Adebayor was one of the lucky ones. As hundreds of bullets ripped through the Togo national team bus, he escaped, unharmed but mentally scarred. Others were not so lucky. The bus driver, assistant coach and a team spokesman all died at the scene. The terrorists had made their mark and the tournament will forever be remembered for the wrong reasons.
“I could have been buried somewhere. I love scoring goals, but whenever I do now, I say ‘yes, you are scoring goals – you could be in a coffin now, you could be in Paradise, I don’t know’. It’s very hard.”
The team immediately flew back to Togo for three days of mourning, and subsequently decided to withdraw from the African Cup of Nations. After all, how could anybody even consider football in a situation like that? How often do we hear ‘it’s only a game’?
CAF – The governing body of African Football – decided to ban the Togo team for the next two tournaments as well as fining them $50,000 for leaving the tournament.
Now, I’ve heard some crazy things in my time but that takes the biscuit by a million miles. It is something that I still struggle to get my head around. A team is shot at for nearly 20 minutes by masked gunmen, 3 people die, they subsequently withdraw from a tournament and then they are fined and banned for doing so. Now given that the team bus was the second bus to be shot at, it is by luck that the whole team were not killed. The first bus that passed was carrying the kit bags and it is believed that, had the players been on that bus, the death toll would have been a lot more.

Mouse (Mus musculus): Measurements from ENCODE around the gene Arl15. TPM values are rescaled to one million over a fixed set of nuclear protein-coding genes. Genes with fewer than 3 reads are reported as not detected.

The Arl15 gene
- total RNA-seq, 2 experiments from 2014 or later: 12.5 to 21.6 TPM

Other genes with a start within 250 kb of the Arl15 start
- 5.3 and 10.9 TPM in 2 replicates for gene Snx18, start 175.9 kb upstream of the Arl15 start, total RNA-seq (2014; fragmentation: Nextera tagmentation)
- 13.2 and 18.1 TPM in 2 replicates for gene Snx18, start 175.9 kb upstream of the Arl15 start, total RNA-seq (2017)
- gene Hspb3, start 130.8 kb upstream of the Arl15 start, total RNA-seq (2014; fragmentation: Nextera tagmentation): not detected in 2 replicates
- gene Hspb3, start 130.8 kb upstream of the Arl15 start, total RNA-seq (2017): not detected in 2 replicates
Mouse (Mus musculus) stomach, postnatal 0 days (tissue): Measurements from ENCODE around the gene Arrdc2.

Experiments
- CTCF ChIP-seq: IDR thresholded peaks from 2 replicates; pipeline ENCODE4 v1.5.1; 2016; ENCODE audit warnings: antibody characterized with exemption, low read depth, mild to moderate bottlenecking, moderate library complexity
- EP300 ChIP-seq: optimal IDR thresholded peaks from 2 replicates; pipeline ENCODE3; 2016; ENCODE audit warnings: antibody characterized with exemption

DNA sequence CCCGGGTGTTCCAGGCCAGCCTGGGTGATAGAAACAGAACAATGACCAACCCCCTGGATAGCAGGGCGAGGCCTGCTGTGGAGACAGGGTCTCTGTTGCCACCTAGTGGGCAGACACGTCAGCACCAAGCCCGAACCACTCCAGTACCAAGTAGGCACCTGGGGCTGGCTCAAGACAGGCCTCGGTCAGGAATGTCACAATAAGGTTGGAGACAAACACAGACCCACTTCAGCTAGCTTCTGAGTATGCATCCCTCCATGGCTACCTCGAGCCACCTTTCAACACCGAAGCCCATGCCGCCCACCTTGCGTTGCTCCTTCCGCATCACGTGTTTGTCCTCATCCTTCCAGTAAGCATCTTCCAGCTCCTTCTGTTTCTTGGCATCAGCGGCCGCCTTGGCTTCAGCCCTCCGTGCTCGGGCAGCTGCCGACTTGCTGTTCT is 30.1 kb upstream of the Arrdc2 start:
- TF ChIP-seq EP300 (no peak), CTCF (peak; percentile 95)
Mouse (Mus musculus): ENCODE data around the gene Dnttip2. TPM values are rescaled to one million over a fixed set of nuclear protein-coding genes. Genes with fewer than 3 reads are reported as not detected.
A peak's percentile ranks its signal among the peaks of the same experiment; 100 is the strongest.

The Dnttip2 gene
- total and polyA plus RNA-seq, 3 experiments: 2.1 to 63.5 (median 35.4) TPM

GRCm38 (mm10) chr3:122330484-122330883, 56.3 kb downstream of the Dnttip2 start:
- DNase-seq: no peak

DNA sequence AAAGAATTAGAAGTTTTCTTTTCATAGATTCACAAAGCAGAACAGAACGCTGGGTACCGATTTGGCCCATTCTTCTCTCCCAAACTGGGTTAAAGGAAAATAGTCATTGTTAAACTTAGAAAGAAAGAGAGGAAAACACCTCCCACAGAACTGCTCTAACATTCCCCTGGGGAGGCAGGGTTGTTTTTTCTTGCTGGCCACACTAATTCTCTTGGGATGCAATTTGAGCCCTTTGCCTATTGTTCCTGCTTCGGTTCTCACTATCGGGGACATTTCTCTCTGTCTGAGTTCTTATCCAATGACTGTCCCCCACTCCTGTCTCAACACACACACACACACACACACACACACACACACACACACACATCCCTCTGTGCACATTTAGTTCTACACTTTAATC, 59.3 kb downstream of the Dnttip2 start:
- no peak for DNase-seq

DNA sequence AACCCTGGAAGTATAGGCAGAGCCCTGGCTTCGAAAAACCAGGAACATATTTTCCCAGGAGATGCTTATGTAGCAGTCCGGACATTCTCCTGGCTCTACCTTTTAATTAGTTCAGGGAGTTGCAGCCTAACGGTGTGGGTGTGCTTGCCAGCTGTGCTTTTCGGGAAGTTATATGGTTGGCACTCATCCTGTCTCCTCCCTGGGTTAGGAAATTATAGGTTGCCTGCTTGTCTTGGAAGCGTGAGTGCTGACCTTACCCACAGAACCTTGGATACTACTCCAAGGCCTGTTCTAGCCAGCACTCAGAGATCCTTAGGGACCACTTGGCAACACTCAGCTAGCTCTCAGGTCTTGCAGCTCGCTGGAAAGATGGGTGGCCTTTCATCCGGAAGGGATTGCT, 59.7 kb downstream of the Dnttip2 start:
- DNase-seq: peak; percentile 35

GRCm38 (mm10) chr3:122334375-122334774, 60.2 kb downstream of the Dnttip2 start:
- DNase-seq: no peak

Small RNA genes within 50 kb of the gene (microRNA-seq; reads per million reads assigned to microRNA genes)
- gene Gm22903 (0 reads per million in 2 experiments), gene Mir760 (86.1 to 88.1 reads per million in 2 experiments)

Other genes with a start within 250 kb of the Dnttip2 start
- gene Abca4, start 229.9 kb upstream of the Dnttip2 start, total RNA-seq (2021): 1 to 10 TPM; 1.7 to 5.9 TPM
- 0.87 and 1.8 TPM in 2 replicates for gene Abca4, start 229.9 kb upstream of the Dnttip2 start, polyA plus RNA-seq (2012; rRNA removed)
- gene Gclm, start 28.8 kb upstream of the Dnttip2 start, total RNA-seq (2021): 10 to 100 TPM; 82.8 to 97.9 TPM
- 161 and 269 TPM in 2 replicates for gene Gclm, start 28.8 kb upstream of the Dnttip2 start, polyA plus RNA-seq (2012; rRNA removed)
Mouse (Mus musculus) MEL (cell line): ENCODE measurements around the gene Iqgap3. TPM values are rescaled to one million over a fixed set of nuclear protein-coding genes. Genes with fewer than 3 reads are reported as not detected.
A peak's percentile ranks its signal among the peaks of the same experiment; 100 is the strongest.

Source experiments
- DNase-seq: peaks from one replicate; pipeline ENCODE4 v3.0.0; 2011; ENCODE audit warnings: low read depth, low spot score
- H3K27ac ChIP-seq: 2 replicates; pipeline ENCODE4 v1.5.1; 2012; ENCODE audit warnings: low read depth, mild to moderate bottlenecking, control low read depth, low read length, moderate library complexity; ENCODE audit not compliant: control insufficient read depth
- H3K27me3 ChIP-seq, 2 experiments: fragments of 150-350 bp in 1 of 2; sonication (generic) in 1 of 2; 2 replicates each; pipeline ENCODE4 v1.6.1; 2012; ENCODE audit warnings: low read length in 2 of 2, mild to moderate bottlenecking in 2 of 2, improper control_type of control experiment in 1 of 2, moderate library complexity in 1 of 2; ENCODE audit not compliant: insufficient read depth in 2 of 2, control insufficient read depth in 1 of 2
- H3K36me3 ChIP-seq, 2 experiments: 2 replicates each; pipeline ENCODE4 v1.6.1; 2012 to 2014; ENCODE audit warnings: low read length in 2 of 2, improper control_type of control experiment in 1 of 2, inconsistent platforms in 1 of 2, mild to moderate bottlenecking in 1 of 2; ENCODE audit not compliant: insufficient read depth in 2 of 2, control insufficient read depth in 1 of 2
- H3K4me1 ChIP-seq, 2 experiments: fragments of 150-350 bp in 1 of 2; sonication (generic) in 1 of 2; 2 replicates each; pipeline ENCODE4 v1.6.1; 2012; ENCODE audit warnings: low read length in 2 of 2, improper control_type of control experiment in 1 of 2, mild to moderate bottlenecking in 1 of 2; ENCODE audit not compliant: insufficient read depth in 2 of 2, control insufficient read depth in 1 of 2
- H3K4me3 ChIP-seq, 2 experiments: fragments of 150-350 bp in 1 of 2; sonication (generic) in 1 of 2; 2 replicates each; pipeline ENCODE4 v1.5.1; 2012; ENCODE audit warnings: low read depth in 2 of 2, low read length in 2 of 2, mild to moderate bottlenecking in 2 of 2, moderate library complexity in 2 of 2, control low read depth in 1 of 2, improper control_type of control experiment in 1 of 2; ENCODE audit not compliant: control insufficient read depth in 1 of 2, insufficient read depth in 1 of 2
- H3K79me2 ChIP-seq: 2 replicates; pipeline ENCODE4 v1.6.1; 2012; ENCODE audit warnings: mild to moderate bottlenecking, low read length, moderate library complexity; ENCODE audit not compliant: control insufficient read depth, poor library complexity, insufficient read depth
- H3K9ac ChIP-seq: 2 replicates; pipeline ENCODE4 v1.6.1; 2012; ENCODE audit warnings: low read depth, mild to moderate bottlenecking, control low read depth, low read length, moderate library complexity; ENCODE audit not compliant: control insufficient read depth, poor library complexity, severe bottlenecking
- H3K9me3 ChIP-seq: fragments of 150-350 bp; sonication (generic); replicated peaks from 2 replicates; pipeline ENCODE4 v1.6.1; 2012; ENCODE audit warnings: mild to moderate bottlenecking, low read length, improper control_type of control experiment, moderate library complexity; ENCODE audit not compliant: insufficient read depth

So as I sit here trying to build a fair argument for both sides, I feel myself wondering how I can justify the decision of CAF in any sort of way. The point is I can’t. Football is, after all, just a game. Yes there are some matches that mean more etc etc but when lives are lost, it is simply, a game, a hobbie, even a job.
Imagine the uproar if the FA had fined Leeds supporters for being unruly in Istanbul on the night two of their fans were killed.
In fact, CAF could well have cancelled the whole tournament altogether. A mark of respect for those who lost their lives. Ok, financially this tournament will have brought so much needed money in to a country which needs it but we can only imagine how the other teams felt on the way to their matches. Scared would probably be an understatement. They may say that if they cancelled the tournament then the terrorists will have won. Understandable and life does go on.
More worryingly is the reluctance by FIFA, the World governing body, to make any comment at all. Mr.Blatter is renowned for the odd strange decision or two but even he would be able to see that this is a ludicrous situation. Togo have lodged an appeal with the court of arbitration for sport against the ban and the hope is that common sense, as well as a hint of human feeling, will help bring the right decision.
If the Togo national team lose their appeal it will be one of the darkest days in football history. Not only will it show that the people who lost their lives did so in vein, but it will also question what sort of people are controlling our beloved game, after all, it is, just a game.